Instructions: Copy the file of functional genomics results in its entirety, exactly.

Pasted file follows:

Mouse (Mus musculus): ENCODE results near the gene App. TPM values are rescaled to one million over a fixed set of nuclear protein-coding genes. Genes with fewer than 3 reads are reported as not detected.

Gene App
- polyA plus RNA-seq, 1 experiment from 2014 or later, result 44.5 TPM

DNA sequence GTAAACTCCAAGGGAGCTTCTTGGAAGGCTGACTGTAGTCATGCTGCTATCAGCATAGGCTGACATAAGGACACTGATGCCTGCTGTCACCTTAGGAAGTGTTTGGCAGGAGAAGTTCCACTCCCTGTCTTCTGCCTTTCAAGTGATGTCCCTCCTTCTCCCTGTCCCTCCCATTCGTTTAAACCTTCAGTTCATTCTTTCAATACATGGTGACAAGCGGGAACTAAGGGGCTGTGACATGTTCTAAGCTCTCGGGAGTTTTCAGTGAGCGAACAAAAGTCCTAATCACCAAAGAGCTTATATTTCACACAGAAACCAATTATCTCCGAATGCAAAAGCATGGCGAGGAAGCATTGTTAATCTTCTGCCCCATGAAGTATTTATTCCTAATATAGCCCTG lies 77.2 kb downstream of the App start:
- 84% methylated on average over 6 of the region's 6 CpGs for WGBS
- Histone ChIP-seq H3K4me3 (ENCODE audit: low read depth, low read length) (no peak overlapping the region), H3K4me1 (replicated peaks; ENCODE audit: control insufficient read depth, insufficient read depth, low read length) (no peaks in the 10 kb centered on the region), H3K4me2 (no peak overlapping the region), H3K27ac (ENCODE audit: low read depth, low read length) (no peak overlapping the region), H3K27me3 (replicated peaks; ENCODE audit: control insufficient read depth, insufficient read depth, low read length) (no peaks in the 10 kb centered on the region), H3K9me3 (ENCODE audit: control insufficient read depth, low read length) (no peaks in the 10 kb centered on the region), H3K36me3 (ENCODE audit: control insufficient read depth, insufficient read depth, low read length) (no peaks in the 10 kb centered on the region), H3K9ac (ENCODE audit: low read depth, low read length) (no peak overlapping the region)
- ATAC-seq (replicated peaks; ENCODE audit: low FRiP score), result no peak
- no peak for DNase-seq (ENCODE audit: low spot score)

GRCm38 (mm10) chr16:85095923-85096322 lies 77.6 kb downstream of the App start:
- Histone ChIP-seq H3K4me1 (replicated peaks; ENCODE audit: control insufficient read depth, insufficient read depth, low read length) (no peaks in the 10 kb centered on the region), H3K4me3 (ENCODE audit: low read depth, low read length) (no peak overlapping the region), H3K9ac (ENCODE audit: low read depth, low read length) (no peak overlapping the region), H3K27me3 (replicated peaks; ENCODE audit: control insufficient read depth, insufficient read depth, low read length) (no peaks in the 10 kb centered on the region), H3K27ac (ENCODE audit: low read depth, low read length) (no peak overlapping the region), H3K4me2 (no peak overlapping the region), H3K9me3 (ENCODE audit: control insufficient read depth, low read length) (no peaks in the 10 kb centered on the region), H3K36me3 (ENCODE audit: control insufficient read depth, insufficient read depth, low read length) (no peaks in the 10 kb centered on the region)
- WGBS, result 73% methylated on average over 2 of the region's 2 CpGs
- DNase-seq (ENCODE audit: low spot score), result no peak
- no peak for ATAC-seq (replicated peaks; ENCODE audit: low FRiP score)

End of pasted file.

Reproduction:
Mouse (Mus musculus): ENCODE results near the gene App. TPM values are rescaled to one million over a fixed set of nuclear protein-coding genes. Genes with fewer than 3 reads are reported as not detected.

Gene App
- polyA plus RNA-seq, 1 experiment from 2014 or later, result 44.5 TPM

DNA sequence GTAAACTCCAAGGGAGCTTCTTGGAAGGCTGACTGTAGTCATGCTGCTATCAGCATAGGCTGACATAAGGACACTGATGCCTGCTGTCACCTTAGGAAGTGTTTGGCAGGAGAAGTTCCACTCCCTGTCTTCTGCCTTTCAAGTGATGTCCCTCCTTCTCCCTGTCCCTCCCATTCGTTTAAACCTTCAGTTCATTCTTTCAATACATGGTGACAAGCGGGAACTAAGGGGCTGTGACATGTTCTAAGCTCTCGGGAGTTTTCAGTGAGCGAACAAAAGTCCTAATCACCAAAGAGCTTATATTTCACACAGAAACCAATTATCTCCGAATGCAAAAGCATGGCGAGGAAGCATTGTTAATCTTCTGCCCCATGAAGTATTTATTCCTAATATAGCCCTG lies 77.2 kb downstream of the App start:
- 84% methylated on average over 6 of the region's 6 CpGs for WGBS
- Histone ChIP-seq H3K4me3 (ENCODE audit: low read depth, low read length) (no peak overlapping the region), H3K4me1 (replicated peaks; ENCODE audit: control insufficient read depth, insufficient read depth, low read length) (no peaks in the 10 kb centered on the region), H3K4me2 (no peak overlapping the region), H3K27ac (ENCODE audit: low read depth, low read length) (no peak overlapping the region), H3K27me3 (replicated peaks; ENCODE audit: control insufficient read depth, insufficient read depth, low read length) (no peaks in the 10 kb centered on the region), H3K9me3 (ENCODE audit: control insufficient read depth, low read length) (no peaks in the 10 kb centered on the region), H3K36me3 (ENCODE audit: control insufficient read depth, insufficient read depth, low read length) (no peaks in the 10 kb centered on the region), H3K9ac (ENCODE audit: low read depth, low read length) (no peak overlapping the region)
- ATAC-seq (replicated peaks; ENCODE audit: low FRiP score), result no peak
- no peak for DNase-seq (ENCODE audit: low spot score)

GRCm38 (mm10) chr16:85095923-85096322 lies 77.6 kb downstream of the App start:
- Histone ChIP-seq H3K4me1 (replicated peaks; ENCODE audit: control insufficient read depth, insufficient read depth, low read length) (no peaks in the 10 kb centered on the region), H3K4me3 (ENCODE audit: low read depth, low read length) (no peak overlapping the region), H3K9ac (ENCODE audit: low read depth, low read length) (no peak overlapping the region), H3K27me3 (replicated peaks; ENCODE audit: control insufficient read depth, insufficient read depth, low read length) (no peaks in the 10 kb centered on the region), H3K27ac (ENCODE audit: low read depth, low read length) (no peak overlapping the region), H3K4me2 (no peak overlapping the region), H3K9me3 (ENCODE audit: control insufficient read depth, low read length) (no peaks in the 10 kb centered on the region), H3K36me3 (ENCODE audit: control insufficient read depth, insufficient read depth, low read length) (no peaks in the 10 kb centered on the region)
- WGBS, result 73% methylated on average over 2 of the region's 2 CpGs
- DNase-seq (ENCODE audit: low spot score), result no peak
- no peak for ATAC-seq (replicated peaks; ENCODE audit: low FRiP score)